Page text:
However, the review also acknowledges the existence of differing viewpoints and recommendations from various scientific and public health organizations on the upper limits of added sugar intake.
How are processed foods high in added sugars linked to health issues?
The relationship between processed foods high in added sugars and health issues is a subject of ongoing debate. On the one hand, a study published in the American Journal of Clinical Nutrition in November 2020 by researchers from Sorbonne Paris Nord University, Avicenne Hospital, and other French institutions investigated the link between total and added sugar intake and cancer risk.
The study was part of the French NutriNet-Santé prospective cohort and included 101,279 participants aged over 18 years with a median follow-up time of 5.9 years. The research found that total sugar intake was associated with a higher overall risk of cancer, with a Hazard Ratio (HR) of 1.17 for the highest quartile compared to the lowest. The risk for breast cancer was even more pronounced, with an HR of 1.51 for the highest quartile of sugar intake.
On the other hand, according to researchers from the University of Central Florida, reducing added sugars without also reducing other caloric sources is unlikely to achieve any meaningful health benefits. Therefore, while the studies suggest that moderation in added sugar consumption is prudent, they challenge the notion that added sugars are the sole culprits in the development of certain chronic diseases.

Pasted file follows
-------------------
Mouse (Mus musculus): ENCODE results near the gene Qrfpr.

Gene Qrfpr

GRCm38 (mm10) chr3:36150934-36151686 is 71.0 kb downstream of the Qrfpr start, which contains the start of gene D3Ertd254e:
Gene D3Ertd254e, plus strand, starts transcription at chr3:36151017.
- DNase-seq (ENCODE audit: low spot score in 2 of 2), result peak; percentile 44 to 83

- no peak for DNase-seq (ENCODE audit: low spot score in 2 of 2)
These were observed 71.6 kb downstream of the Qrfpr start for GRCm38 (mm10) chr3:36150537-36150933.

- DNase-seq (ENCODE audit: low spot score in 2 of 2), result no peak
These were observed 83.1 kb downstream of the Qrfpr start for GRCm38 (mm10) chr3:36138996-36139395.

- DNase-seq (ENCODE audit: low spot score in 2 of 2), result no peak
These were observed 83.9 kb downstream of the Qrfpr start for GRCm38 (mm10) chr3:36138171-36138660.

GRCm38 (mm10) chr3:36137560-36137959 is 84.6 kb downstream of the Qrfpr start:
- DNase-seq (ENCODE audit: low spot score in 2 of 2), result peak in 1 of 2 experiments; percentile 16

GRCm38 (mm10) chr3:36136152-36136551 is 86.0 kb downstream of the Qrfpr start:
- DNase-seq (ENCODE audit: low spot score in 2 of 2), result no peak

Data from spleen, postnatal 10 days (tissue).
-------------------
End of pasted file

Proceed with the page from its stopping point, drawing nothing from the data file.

Are all added sugars bad for you?
Yes, added sugars can have negative health effects when consumed in excessive amounts. Excessive consumption of added sugars, regardless of their source, can contribute to weight gain, obesity, and various chronic diseases.
What are the health benefits of added sugars?
The health benefits of added sugars are limited and outweighed by the risks associated with excessive consumption. While added sugars can provide a quick source of energy and enhance the taste of certain foods, it is important to note that they can contribute to health issues such as obesity, type 2 diabetes, and cardiovascular disease.
- Added sugars can provide a quick source of energy, but excessive intake can lead to weight gain and obesity.
- Consuming foods or beverages with added sugars can enhance taste and palatability, but frequent consumption can contribute to the development of type 2 diabetes.
- Added sugars can be converted into glucose for energy, but excessive consumption can increase the risk of cardiovascular disease.
- Consuming moderate amounts of added sugars can be part of a balanced diet, but excessive intake is associated with poor nutrient intake and an increased risk of nutrient deficiencies.
- Added sugars can be found in a variety of processed foods and beverages, including sugary drinks, desserts, candies, and sweetened cereals.
How do added sugars impact a balanced diet?
Excessive consumption of added sugars disrupts a balanced diet and increases the risk of health issues. Added sugars provide empty calories, lacking essential nutrients, and can lead to an increase in calorie intake without providing any nutritional benefits.
Diets high in added sugars are associated with an increased risk of chronic diseases, such as obesity, type 2 diabetes, heart disease, and certain types of cancer.